I upgraded an old box from Leap 15.0 to 15.2 Beta (Build 617.1, legacy MBR booting). Everything looked OK until…
I tried to boot an old Ubuntu in an EXT3 partition on the same disk: instead of booting the desired 2.6.32 kernel, a reboot occurs.
The old system is sound, SuperGRUB2 disk can boot it, even using the grub.cfg installed by the Leap 15.2 installer (that is, os_prober finds it and configures accordingly).
Is this a new intended behaviour, regression, bug or ? Anybody seeing something similar?
The situation described is admittedly a corner case and I’m not too worried since I have a workaround, but if anybody is interested I have a setup and willingness to contribute testing.
Hmm. Leap 15.2 is using grub2-2.04 (same as Tumbleweed). But Leap 15.1 used grub2-2.02.
I don’t think I have any “ext3” systems to test.
If a reboot occurred, that suggests that grub2 did load kernel and initrd. Grub2-2.04 apparently made some changes to how it loads a kernel. Maybe there’s something odd about Ubuntu kernels that doesn’t quite fit with that.
It turned out that GRUB2-2.04 is no longer able to boot i586 and i686 kernels.
That has nothing to do with EXT3 (Leap 15.2 on EXT3 boots as expected).
Nor is it due to Debian (openSUSE 11.1 i586 doesn’t boot as well).
So the case is even more corner-ish than I thought and it might well be intended behaviour, something like deprecation of 32 bit architectures, but I didn’t find anything related in the changelog.
Would be interesting to see what TW-i586 does in a similar setting.
The problem is reproducible in VBox, e.g. by installing Leap 15.2 multibooting with another 32 bit install: trying to boot the 32 bit kernel leads to a “Guru meditation” of the VM.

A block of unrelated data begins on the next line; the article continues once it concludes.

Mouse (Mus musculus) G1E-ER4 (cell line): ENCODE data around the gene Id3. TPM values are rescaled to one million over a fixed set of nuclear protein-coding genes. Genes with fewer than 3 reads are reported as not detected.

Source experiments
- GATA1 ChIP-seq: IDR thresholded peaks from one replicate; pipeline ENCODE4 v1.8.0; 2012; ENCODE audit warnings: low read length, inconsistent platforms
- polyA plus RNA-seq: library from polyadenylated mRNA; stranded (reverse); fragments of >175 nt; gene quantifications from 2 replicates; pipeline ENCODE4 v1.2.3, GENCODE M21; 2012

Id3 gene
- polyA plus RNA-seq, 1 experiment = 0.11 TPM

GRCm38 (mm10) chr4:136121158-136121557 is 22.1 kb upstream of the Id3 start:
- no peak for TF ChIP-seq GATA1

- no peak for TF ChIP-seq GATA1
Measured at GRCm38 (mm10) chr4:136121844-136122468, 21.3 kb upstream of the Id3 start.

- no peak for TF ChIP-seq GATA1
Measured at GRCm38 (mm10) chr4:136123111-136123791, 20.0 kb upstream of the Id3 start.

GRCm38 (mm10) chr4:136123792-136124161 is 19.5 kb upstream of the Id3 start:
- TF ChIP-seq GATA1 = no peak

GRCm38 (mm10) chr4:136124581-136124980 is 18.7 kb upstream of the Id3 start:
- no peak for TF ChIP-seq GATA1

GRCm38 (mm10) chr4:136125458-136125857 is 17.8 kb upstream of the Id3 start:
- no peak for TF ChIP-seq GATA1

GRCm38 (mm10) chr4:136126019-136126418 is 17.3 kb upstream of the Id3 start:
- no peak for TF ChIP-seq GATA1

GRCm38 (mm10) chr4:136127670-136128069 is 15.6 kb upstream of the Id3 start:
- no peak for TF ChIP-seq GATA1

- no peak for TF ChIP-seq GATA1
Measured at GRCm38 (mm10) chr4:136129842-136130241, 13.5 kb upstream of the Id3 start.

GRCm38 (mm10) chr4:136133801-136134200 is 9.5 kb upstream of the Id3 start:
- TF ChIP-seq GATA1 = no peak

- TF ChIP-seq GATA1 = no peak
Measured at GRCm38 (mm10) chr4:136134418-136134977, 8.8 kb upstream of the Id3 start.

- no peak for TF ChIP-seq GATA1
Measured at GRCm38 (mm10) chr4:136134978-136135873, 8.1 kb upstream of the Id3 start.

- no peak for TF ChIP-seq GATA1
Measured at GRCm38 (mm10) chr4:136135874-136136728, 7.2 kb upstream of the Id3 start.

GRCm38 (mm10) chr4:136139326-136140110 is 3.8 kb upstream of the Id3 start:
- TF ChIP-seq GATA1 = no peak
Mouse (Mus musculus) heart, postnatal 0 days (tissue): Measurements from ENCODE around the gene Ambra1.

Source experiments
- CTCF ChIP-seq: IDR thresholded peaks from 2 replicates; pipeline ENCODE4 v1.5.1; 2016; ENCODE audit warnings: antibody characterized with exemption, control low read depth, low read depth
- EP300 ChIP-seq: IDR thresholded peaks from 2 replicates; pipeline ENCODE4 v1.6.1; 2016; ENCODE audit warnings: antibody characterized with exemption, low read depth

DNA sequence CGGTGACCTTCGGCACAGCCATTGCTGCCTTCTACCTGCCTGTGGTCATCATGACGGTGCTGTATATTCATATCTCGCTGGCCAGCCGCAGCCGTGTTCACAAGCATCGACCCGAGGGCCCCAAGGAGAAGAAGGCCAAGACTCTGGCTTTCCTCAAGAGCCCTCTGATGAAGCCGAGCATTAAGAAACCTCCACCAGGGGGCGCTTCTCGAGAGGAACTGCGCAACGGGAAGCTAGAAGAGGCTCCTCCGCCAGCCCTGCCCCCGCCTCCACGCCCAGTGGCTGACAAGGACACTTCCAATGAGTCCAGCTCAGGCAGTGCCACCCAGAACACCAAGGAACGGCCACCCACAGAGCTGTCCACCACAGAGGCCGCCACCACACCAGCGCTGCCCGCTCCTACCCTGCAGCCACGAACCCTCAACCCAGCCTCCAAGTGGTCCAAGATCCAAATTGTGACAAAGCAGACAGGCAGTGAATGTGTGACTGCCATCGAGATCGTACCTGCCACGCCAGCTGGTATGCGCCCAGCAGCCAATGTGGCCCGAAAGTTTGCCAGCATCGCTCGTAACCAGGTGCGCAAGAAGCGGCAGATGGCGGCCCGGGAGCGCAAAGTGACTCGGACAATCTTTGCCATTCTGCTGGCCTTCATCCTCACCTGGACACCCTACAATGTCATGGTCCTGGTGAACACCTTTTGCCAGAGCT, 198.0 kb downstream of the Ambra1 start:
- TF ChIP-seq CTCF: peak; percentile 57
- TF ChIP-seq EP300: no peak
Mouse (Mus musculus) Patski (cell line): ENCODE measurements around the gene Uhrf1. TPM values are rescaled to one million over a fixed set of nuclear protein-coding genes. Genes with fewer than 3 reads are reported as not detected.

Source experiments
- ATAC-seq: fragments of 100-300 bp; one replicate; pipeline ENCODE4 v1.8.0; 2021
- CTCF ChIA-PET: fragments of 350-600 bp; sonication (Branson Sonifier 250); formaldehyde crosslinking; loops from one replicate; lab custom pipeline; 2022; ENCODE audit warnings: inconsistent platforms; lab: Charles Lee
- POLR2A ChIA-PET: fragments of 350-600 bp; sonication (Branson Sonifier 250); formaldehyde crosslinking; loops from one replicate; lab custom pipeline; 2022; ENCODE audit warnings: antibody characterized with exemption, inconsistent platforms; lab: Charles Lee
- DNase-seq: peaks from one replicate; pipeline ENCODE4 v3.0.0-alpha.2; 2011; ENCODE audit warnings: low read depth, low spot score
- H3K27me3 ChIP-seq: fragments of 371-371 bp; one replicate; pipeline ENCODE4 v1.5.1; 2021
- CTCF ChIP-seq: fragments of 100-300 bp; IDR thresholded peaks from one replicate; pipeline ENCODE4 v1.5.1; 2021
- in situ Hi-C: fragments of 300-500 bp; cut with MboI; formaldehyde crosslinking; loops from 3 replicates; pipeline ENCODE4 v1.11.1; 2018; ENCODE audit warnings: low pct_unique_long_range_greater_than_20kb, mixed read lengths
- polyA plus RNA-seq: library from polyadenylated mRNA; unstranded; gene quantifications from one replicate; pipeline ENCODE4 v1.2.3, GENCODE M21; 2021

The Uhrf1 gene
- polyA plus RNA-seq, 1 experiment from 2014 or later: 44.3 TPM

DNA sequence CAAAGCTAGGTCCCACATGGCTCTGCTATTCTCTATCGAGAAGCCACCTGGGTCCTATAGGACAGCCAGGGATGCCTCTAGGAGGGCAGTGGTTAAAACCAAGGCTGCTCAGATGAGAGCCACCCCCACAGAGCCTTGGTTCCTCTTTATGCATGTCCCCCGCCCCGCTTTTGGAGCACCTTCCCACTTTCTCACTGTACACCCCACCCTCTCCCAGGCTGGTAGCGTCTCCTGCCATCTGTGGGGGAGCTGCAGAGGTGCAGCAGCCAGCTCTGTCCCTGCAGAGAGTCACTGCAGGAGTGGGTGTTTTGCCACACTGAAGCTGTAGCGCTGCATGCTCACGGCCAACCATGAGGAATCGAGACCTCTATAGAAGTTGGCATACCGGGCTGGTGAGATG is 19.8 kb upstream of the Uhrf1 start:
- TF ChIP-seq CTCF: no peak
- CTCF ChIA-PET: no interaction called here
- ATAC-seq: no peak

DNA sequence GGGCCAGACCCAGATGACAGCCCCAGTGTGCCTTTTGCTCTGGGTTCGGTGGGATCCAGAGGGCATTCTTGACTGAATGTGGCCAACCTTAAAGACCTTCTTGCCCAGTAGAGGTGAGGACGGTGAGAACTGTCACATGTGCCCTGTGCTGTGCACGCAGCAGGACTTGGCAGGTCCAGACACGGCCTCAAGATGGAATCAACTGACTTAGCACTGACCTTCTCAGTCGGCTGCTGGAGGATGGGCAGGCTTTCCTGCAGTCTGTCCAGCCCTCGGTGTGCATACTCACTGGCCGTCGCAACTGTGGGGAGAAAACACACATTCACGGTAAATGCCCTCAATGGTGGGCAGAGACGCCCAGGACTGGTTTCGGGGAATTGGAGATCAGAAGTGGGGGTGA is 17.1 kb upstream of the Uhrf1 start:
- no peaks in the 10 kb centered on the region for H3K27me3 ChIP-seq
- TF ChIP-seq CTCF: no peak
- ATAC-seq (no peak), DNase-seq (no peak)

I think that a bug report will just get a “WONTFIX” for a 64-bit only distro.
Hmm. I just installed TW-586 on Saturday. It’s on the same external drive as TW-x86_64. And I’m using TW-x86_64 to boot it.
I normally plug it into a KVM virtual machine for booting (I have not yet tried on real hardware). It boots with legacy boot. It boots with EFI-32bit boot (ia32). And it even boots with 64-bit EFI booting, but in that case it complains about the architecture mismatch and “efibootmgr” does not recognize that it is in an EFI environment.
I suppose I should try using the 32-bit system to boot the 64-bit system. I expect that to work for legacy and 32-bit efi.
Maybe I should try with 15.2 and tw-586 on one KVM virtual machine.
I tried this the easy way. I booted a KVM virtual machine running Leap 15.2 with legacy boot. I then plugged in my external drive, and rebuilt the grub2 boot menu. Then, rebooting, I selected the menu entry to boot Tumbleweed on “/dev/sdb6”. And that booted tw-586.
Maybe it is only Ubuntu 586 systems or older 586 systems that cannot be booted.
In any case, I agree that it probably isn’t worth filing a bug report in this case.
I installed Leap 15.2 and Slackware 12.1 side by side in a KVM virtual machine.
Leap 15.2 could not boot Slackware 12.1. Note that slackware 12.1 is very old. It uses “ext3” (maybe “ext4” did not yet exist back then). And it takes its hard drive to be “/dev/hda”. I installed on the first partition. When grub 2.04 tried to boot it, the command line (as I recall) was:
linux /boot/vmlinuz root=/dev/sda1
I edited that (the ‘e’ key in grub) changing the last part to “root=/dev/hda1”.
It did not boot. Instead, it reset the VM, with no messages about why.
Plugging in a USB drive with Leap 15.1, the grub there was able to boot slackware (with the same change of “sda1” to “hda1”. So grub-2.04 cannot boot it, but grub-2.02 can. I should add that Slackware 12.1 uses “lilo”, and chainloading from 2.04 does work.
I next downloaded the iso for openSUSE 13.2 (586), and installed that to replace Slackware. And grub-2.04 had no difficulty with booting that.
Wireless at the moment and not always with the best speed/quality during these lockdown days, so a network problem might be a factor… going to retry with a better connection if possible.
BTW, same boot problem with (old) Fedora14 on EXT4, kernel 2.6.35. So filesystem is not relevant, kernel 2.6.x the main suspect?
I have also a few 2.4 kernels in my wastebin, but I’m not going that far
Thanks Neil, I can confirm that and I found that systems up to openSUSE 12.2 with 3.4.6 x86_64 kernel do not boot.
So apparently something changed between 3.4.6 (does not boot) and 3.16.6 (13.2 boots normally).